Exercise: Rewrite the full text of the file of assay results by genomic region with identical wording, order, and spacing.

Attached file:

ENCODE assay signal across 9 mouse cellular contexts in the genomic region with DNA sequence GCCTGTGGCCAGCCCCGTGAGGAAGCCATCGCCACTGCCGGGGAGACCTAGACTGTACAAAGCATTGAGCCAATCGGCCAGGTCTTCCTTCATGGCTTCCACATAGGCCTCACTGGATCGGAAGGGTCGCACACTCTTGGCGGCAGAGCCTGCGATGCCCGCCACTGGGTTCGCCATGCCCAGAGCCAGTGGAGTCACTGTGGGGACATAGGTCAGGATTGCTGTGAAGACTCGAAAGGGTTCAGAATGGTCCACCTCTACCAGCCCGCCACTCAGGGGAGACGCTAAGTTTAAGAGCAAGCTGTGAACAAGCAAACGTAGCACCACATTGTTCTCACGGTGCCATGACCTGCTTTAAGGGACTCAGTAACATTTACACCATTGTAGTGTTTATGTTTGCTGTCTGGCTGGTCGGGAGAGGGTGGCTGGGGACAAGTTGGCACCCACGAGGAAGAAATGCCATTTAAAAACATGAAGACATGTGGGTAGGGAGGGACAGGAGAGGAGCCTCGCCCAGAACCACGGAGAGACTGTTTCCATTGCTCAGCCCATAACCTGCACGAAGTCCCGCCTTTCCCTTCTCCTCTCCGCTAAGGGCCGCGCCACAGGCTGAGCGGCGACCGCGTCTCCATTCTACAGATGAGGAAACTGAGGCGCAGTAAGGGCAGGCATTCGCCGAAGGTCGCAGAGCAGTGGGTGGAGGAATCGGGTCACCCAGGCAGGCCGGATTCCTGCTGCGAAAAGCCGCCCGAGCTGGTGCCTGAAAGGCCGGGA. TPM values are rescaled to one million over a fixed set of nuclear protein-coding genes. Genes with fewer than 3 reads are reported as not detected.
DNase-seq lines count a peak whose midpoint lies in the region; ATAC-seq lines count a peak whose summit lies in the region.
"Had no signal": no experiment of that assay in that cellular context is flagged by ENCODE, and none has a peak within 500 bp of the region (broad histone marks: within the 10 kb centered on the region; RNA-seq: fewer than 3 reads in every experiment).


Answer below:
ENCODE assay signal across 9 mouse cellular contexts in the genomic region with DNA sequence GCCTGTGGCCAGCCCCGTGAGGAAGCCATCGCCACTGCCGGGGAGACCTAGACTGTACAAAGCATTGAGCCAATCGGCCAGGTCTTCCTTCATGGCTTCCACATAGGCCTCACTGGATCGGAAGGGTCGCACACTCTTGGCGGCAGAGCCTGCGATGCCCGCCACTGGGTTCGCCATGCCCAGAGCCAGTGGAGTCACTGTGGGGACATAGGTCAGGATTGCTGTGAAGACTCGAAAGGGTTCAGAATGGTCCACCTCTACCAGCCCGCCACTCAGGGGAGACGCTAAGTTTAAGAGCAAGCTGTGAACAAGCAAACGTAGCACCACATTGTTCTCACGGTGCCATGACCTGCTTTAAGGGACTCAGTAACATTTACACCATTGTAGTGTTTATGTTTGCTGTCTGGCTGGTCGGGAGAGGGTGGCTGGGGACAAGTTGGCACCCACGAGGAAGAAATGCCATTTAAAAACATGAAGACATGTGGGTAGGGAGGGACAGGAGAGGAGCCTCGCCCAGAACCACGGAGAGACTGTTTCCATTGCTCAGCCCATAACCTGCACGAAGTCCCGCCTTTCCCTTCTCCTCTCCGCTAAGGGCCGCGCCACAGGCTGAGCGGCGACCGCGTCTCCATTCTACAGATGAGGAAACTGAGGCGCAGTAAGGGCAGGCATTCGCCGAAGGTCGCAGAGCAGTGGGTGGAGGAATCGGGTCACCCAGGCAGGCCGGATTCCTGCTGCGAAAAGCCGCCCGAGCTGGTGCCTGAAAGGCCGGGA. TPM values are rescaled to one million over a fixed set of nuclear protein-coding genes. Genes with fewer than 3 reads are reported as not detected.
DNase-seq lines count a peak whose midpoint lies in the region; ATAC-seq lines count a peak whose summit lies in the region.
"Had no signal": no experiment of that assay in that cellular context is flagged by ENCODE, and none has a peak within 500 bp of the region (broad histone marks: within the 10 kb centered on the region; RNA-seq: fewer than 3 reads in every experiment).